Since the autumn I have been revisiting Narnia. Does CS Lewis’s imaginary world, first described in “The Lion, the Witch and the Wardrobe”, count as Universal Knowledge these days, especially for the generations brought up on Harry Potter? As a child I read the seven Narnia Chronicles more than once and have been re-reading them over the last few months, aloud, to my children. With my son (aged 11) we are halfway through “The Last Battle”, the last of the books, and last month I read “The Lion, the Witch and the Wardrobe” to my daughter, who is 9.
Until December I had never read a single page of any Harry Potter book, but since then I have joined in my daughter’s reading. They are reading the first book (The Philosopher’s Stone, as I now know) at school (and they haven’t finished it yet), she has read the second (The Chamber of Secrets) and is now 100 pages into the third (The Prisoner of Azkaban). I started partway through that second book, reading a few pages, then listening to her read a few pages. I am told that this way of reading – alternating between listening and reading – is very helpful for a child’s imagination and understanding, better than either reading alone, or being read to.
[A digression at this point: I am happy with finishing sentences, and indeed paragraphs, like that last one, with a preposition (to, for or from, for example). There is a school of thought that you shouldn’t do it. People might wonder what you are up to. They might wonder what you are doing it for. This school of thought led to the phrase that is attributed to Churchill, after a civil servant re-wrote something to avoid ending in a preposition: “That is the kind of pedantry up with which I will not put”. I am also reminded of something that I read in a style guide, long before the internet was widely available. A parent is reading to a child, from a book that the child doesn’t like, and the child asks, “What did you bring that book that I don’t want to be read to out of up for?”]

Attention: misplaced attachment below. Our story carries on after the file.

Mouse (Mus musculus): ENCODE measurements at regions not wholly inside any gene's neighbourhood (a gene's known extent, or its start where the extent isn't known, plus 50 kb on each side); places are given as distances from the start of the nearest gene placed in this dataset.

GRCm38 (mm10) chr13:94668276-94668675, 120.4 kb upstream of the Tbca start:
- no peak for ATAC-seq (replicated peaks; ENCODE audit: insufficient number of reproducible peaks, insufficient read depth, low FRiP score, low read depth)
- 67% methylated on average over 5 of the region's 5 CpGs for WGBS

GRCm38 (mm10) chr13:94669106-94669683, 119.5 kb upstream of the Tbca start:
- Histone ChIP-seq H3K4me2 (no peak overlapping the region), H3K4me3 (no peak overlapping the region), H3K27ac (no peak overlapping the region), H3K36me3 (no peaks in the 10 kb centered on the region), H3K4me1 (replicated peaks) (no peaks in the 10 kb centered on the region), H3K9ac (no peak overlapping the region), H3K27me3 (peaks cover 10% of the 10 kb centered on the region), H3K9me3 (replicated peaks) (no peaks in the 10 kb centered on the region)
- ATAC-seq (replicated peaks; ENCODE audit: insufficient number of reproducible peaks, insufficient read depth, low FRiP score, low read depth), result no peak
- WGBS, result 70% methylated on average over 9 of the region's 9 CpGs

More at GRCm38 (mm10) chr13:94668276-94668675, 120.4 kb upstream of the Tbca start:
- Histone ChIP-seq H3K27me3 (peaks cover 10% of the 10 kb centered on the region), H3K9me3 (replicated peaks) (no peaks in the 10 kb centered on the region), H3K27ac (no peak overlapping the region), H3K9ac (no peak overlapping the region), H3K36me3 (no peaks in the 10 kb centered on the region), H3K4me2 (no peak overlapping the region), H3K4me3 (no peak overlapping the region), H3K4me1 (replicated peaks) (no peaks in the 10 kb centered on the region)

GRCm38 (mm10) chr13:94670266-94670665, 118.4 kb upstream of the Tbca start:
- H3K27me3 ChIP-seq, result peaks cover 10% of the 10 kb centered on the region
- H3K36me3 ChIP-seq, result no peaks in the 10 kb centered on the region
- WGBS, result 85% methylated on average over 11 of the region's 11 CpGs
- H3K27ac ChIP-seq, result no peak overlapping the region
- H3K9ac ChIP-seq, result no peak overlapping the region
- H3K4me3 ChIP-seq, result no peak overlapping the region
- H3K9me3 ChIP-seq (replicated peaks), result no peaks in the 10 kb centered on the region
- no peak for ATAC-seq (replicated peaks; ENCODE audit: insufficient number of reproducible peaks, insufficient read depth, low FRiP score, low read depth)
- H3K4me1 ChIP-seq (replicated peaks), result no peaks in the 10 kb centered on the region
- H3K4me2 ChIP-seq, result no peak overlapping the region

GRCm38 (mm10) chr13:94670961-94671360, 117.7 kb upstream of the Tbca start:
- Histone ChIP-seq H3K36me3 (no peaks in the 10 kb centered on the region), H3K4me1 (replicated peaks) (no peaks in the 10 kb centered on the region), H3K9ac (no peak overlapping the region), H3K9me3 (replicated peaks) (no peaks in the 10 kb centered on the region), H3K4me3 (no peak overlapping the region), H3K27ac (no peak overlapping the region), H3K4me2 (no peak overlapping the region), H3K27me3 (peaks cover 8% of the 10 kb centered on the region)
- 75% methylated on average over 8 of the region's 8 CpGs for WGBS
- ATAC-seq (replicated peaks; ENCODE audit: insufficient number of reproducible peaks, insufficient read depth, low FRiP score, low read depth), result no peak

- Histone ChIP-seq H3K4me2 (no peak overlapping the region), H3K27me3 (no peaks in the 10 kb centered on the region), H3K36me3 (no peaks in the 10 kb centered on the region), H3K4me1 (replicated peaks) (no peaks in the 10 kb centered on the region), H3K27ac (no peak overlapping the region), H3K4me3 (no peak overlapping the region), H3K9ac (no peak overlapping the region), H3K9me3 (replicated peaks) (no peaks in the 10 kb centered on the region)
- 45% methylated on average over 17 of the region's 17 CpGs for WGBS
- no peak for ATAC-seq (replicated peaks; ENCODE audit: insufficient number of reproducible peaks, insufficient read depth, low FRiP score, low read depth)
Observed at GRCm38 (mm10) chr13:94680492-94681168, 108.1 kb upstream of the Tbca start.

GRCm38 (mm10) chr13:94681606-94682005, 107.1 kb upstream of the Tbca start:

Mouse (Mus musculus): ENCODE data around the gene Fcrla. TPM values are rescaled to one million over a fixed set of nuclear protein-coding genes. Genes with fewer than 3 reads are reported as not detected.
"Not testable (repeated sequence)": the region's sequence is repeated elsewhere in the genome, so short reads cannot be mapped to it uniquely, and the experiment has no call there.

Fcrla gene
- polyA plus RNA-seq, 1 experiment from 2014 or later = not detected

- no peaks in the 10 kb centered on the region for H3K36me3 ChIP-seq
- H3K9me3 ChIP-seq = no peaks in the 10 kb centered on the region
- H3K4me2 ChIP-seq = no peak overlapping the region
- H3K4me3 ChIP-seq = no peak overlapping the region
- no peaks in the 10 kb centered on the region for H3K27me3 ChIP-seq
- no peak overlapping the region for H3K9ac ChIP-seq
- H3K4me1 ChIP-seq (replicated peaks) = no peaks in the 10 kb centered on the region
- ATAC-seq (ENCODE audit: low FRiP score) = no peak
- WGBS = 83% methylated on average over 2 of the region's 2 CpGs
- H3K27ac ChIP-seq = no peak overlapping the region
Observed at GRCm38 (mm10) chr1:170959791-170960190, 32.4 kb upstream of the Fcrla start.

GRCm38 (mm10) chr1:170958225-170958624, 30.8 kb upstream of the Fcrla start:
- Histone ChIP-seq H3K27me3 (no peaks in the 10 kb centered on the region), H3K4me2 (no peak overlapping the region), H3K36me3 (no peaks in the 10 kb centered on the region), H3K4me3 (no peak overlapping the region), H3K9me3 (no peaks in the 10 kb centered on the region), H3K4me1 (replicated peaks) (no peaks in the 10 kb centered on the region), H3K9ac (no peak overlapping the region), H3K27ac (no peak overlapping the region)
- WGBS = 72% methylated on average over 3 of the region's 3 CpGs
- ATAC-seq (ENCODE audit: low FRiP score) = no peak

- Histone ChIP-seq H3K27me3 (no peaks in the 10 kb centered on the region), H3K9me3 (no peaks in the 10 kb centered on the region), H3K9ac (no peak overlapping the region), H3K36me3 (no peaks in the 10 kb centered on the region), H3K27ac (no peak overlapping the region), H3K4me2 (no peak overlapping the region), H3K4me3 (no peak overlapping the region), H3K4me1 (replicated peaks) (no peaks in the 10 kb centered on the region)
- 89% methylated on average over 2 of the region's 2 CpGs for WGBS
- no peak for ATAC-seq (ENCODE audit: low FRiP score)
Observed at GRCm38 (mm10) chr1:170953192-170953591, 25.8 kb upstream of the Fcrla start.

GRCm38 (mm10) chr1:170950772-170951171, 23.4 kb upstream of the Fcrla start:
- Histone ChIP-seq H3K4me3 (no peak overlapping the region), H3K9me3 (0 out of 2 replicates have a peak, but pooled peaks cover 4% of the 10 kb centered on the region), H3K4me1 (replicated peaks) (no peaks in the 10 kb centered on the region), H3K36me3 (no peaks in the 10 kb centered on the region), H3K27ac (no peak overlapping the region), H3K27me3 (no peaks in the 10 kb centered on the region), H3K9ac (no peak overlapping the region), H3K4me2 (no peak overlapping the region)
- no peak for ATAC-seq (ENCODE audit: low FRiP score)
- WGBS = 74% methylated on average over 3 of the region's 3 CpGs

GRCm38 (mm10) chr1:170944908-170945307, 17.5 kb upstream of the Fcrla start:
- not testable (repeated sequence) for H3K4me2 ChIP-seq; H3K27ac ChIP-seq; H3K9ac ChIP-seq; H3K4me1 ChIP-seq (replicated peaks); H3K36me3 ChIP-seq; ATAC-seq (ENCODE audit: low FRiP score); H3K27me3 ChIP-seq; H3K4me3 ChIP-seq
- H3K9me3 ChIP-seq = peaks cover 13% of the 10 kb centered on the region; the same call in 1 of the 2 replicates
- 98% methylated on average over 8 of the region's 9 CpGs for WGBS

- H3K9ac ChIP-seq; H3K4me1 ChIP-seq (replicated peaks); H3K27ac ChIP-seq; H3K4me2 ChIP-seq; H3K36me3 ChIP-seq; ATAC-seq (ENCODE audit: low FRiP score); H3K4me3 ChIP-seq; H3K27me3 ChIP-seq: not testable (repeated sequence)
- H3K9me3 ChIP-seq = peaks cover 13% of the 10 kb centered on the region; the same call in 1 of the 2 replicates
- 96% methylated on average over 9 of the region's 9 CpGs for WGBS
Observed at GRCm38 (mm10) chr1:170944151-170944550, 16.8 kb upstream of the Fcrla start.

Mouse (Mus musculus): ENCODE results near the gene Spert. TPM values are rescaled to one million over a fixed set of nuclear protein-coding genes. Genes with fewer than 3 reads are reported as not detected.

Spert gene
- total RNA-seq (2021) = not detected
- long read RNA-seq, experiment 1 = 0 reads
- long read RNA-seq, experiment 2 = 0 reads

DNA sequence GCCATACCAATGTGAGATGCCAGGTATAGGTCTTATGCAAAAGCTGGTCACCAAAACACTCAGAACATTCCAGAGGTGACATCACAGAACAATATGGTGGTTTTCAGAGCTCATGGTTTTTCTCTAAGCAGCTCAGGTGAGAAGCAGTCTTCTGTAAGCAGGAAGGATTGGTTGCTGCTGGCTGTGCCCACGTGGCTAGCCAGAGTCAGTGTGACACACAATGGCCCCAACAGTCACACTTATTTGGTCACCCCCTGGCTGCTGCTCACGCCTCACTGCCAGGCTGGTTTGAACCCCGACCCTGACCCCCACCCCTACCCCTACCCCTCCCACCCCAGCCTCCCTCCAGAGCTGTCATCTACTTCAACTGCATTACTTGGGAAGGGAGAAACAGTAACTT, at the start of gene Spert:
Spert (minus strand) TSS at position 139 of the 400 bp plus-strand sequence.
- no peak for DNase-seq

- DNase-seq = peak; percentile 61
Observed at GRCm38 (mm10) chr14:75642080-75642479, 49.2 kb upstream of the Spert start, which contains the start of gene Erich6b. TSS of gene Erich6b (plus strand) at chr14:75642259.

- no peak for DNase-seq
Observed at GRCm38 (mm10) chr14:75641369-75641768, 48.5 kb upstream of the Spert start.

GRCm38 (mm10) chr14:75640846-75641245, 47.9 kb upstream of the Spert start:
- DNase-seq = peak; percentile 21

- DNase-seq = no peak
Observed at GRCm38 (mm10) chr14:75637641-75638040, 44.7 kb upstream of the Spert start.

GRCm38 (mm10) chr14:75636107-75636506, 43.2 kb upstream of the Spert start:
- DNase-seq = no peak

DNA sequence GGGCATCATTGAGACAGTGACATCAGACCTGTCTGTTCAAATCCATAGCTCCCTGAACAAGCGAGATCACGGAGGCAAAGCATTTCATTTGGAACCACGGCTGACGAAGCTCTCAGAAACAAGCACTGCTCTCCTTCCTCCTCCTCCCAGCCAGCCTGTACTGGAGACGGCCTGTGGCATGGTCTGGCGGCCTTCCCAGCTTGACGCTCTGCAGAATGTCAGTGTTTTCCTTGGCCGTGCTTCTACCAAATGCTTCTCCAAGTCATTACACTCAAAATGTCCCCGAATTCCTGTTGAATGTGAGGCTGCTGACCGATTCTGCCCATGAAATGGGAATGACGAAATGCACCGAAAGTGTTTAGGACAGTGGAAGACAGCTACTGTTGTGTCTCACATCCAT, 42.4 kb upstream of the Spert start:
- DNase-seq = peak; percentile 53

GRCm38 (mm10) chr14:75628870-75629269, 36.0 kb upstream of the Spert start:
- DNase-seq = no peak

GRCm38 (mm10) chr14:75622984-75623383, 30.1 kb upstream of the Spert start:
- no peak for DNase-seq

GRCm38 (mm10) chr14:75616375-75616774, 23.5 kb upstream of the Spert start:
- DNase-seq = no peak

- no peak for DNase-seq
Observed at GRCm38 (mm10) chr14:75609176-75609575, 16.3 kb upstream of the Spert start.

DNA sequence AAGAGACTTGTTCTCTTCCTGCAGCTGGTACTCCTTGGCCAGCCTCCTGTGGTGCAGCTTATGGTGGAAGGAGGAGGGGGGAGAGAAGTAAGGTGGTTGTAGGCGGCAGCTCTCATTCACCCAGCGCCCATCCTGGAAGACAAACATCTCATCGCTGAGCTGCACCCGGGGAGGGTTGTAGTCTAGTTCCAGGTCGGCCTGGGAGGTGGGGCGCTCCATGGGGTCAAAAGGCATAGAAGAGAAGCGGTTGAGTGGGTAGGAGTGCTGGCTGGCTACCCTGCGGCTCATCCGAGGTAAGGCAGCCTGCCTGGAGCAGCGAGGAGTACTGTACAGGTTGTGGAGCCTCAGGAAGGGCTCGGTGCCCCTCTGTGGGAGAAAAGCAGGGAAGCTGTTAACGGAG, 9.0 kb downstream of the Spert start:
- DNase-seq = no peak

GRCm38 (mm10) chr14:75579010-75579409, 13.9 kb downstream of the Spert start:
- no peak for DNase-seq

In both sets of books – set in Hogwarts and Narnia – there are two or three words or phrases per page that a reasonably well-read 9 year old wouldn’t necessarily know yet. I have enjoyed explaining them to her, happy to use a different approach to describing new words and concepts than my father’s. His approach can be summarized as, “How come you don’t know that yet? I knew that when I was your age”. Even the words in the titles have needed explaining: philosopher, phoenix, goblet. My daughter now knows that a hatchet is a word for an axe, pail means bucket, and she has at least come across words like “whom” and “one”, when used in the old-fashioned way, as a third person pronoun, “in the way one used to use it”. Nobody we know speaks that way. Maybe even the Queen no longer uses it as much as she used to. Why should one?
Re-reading the Narnia Chronicles was mostly my choice, having not read them since I was in my 20s, over 20 years ago. We have also revisited the BBC series on DVD, broadcast between 1988 and 1990. They adapted four of the books (“The Lion, the Witch and the Wardrobe”, “Prince Caspian” and “The Voyage of the Dawn Treader” in one 3-hour series, and “The Silver Chair”) and these adaptations have aged pretty well. The animanotrics for Aslan would be no doubt much more impressive these days but what they have works well enough for us.
Last year I finally watched “The Narnia Code”, a documentary that I had recorded many years ago, about Michael Ward’s books. These argue that CS Lewis “secretly constructed the Chronicles of Narnia out of the imagery associated with the seven heavens of the medieval cosmos”, as it says on Ward’s website. I have also been dipping into the books and realize how little I know about the ancient and medieval views of these “seven heavens” (sun, moon, Mercury, Venus, Mars, Jupiter, Saturn). I knew the associations for Venus and Mars (love and war respectively, among other things) but didn’t know that Saturn was associated with old age and death. All those decades reading and watching Shakespeare and this often-repeated reference had passed me by. I often recall these last two lines from the first poem in Ted Hughes’s “Birthday Letters”, “Fulbright Scholars”:
At twenty-five I was dumbfounded afresh
By my ignorance of the simplest things
I am way past 25 but dumbfounded almost daily by my ignorance of simple things, and the things that other people know. At least I now know what a Muggle is. That wasn’t true a year ago.